The success and strength of our drilling offering is best illustrated by our superior market share in the global deepwater markets. As an example, our already leading market share in the US Gulf of Mexico has gone up by another 10 percentage points since the drilling moratorium was lifted.
Following the Deepwater Horizon incident, the ability to de-risk drilling operations has also grown in importance. The better we understand both what we are drilling through, and what we are about to drill through, the better we can manage the associated drilling risks.
In a deepwater project in Angola, our Drilling & Measurements product line recently provided the most complex bottomhole assembly ever run, including seven tools from our SCOPE*, VISION* and PowerDrive* families. The data from these tools were transmitted in real-time to the surface, and then by remote connectivity to our Operations Support Center and to the customer office. Experts, both at the wellsite and onshore, monitored the data and adjusted the surface operating parameters to minimize the risk of potential drilling problems such as hole stability issues and pressure kicks. The logging-while-drilling data were also used in real time to characterize key reservoir properties that enabled optimum completion design with minimum delay and without additional logging runs. The entire section was drilled in one run, without any operational problems.
De-risking the drilling process in this way requires the highest level of tool and total drilling system reliability, which again is one of our major strengths. The example from Angola is not a single case. As deepwater customers focus on operational integrity, the use of more complex bottomhole assemblies to de-risk drilling operations continues to grow.
I’d now like to turn to our Production Group which covers the pressure pumping, well intervention, completions, artificial lift, and production management product lines.
Although the primary reasons for the Smith and Geoservices acquisitions were to fulfill our vision of fully integrated and engineered drilling systems, the Smith completions technology portfolio has boosted our position in the completions market to number three, while the coiled-tubing and slickline activities of Smith and Geoservices have further reinforced our leadership position in well intervention services.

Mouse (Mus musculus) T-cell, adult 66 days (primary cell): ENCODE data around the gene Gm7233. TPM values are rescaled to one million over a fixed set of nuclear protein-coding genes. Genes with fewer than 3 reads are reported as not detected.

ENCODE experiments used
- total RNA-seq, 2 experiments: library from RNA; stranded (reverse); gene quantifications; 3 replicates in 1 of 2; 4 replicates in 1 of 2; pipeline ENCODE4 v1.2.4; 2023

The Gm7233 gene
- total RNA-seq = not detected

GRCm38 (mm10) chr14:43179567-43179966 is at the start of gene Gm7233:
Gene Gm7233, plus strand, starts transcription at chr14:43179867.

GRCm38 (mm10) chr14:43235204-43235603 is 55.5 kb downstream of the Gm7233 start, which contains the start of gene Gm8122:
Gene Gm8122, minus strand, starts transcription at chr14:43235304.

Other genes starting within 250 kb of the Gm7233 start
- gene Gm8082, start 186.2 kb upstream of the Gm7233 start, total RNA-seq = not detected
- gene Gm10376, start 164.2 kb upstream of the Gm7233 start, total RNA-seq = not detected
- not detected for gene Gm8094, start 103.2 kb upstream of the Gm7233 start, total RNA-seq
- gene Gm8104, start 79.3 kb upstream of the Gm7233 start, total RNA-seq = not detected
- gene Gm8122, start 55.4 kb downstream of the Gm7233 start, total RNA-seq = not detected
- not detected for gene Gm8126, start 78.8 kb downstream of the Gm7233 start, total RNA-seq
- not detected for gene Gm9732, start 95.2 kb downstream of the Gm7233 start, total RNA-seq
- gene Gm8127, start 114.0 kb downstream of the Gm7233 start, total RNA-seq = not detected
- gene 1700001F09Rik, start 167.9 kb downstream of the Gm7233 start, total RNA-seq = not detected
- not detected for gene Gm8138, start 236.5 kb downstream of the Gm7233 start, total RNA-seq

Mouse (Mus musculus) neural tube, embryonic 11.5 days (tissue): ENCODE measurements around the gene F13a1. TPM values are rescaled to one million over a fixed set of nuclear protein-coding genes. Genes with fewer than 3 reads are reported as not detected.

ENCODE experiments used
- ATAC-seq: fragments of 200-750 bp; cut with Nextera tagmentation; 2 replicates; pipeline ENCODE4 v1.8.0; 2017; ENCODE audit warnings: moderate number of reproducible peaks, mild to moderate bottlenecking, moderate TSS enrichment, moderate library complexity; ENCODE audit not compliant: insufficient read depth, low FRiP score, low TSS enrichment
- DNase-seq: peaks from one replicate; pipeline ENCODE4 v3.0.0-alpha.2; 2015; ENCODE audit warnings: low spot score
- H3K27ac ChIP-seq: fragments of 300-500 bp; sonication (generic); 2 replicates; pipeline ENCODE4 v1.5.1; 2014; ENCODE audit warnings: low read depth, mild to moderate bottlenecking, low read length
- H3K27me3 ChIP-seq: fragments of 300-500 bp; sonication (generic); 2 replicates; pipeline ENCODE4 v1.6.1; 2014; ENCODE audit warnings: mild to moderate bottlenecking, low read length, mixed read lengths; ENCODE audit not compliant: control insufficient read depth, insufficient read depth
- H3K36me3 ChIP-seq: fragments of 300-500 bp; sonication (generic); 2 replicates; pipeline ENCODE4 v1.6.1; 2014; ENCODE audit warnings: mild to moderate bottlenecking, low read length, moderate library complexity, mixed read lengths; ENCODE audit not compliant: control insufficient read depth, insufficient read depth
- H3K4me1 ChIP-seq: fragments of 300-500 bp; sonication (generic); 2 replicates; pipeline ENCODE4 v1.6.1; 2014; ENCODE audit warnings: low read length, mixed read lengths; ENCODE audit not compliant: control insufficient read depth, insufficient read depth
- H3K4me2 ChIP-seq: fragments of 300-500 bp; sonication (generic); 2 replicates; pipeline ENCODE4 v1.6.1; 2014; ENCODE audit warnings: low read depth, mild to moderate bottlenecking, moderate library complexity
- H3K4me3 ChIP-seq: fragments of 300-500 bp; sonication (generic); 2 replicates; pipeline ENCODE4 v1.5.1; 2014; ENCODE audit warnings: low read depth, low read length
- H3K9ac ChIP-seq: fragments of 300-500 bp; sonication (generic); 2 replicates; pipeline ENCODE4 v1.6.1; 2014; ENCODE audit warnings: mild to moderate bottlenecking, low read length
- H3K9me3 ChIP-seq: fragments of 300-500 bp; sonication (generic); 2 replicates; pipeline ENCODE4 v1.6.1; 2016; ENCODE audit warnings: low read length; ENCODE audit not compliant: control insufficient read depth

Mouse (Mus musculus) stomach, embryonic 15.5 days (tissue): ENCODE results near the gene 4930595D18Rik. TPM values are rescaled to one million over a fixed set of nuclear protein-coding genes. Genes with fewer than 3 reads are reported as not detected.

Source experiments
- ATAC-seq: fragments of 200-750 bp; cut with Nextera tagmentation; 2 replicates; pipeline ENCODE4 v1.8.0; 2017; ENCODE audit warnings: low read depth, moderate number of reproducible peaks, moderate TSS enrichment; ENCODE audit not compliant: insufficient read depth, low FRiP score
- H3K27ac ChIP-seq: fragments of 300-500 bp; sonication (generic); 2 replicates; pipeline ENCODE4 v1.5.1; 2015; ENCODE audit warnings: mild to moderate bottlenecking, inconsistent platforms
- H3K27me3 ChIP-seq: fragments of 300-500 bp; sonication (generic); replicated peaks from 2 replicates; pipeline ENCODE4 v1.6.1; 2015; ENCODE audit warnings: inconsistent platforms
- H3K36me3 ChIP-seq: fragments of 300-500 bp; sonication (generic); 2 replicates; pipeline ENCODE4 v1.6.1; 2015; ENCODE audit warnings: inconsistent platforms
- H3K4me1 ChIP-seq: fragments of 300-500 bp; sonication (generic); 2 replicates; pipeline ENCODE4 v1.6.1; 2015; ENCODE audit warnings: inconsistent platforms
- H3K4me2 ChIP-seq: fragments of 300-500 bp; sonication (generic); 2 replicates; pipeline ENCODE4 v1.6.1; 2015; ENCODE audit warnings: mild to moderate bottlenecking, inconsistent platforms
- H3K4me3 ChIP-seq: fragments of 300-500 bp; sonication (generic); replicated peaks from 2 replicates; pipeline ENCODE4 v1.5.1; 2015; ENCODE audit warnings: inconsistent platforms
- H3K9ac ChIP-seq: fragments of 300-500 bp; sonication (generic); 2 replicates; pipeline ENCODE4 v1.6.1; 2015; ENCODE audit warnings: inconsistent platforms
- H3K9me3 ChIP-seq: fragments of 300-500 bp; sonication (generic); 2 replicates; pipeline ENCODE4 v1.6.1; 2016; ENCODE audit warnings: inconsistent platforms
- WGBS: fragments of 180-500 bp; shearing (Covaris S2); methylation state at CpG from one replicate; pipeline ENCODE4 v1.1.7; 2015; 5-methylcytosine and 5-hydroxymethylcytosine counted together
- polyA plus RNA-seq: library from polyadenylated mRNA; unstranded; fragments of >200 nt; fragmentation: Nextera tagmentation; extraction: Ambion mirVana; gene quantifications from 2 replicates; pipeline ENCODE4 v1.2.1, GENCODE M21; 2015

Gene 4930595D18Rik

Today, however, I would like to focus my comments on the production management and hydraulic fracturing businesses, both of which represent very interesting opportunities.
So let’s first look at production management.
Through our IPM product line, we have provided project management services to our customers for more than 15 years, and we have been engaged in production management services since 2004 through long-term projects such as Bokor in Malaysia and Casabe in Colombia. Our success in these initial projects has led to further production management projects in both countries, and has allowed us to expand our project portfolio to other regions around the world.
In these projects, we are paid a fee per barrel for the incremental production we deliver over the agreed baseline. We invest our own products and services, and in some cases cash, into the asset and this investment is amortized in line with production over the life of the contract. Our customers retain the ownership and production rights of the fields, and we do not take any equity ownership.
These contracts fill an emerging and growing gap between traditional service company and oil company business models, and are generally focused on managing late production in mature assets. The liability profiles are similar to our normal service contracts, and while the risk profile is higher, it is directly linked to our ability to grow production. We also have a rigorous process to evaluate each opportunity, and we engage with technical or financial partners when it makes sense.